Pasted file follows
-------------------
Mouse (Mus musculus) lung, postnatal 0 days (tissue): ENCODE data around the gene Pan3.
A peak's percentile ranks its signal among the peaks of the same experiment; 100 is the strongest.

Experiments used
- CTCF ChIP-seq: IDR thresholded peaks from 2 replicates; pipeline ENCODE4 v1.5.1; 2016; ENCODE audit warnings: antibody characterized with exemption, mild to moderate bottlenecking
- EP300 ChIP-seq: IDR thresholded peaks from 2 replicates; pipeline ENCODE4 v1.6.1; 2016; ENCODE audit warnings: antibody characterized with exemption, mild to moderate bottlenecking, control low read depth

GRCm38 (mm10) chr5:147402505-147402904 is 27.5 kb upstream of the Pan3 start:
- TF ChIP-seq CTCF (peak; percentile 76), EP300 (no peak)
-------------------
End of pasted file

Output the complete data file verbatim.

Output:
Mouse (Mus musculus) lung, postnatal 0 days (tissue): ENCODE data around the gene Pan3.
A peak's percentile ranks its signal among the peaks of the same experiment; 100 is the strongest.

Experiments used
- CTCF ChIP-seq: IDR thresholded peaks from 2 replicates; pipeline ENCODE4 v1.5.1; 2016; ENCODE audit warnings: antibody characterized with exemption, mild to moderate bottlenecking
- EP300 ChIP-seq: IDR thresholded peaks from 2 replicates; pipeline ENCODE4 v1.6.1; 2016; ENCODE audit warnings: antibody characterized with exemption, mild to moderate bottlenecking, control low read depth

GRCm38 (mm10) chr5:147402505-147402904 is 27.5 kb upstream of the Pan3 start:
- TF ChIP-seq CTCF (peak; percentile 76), EP300 (no peak)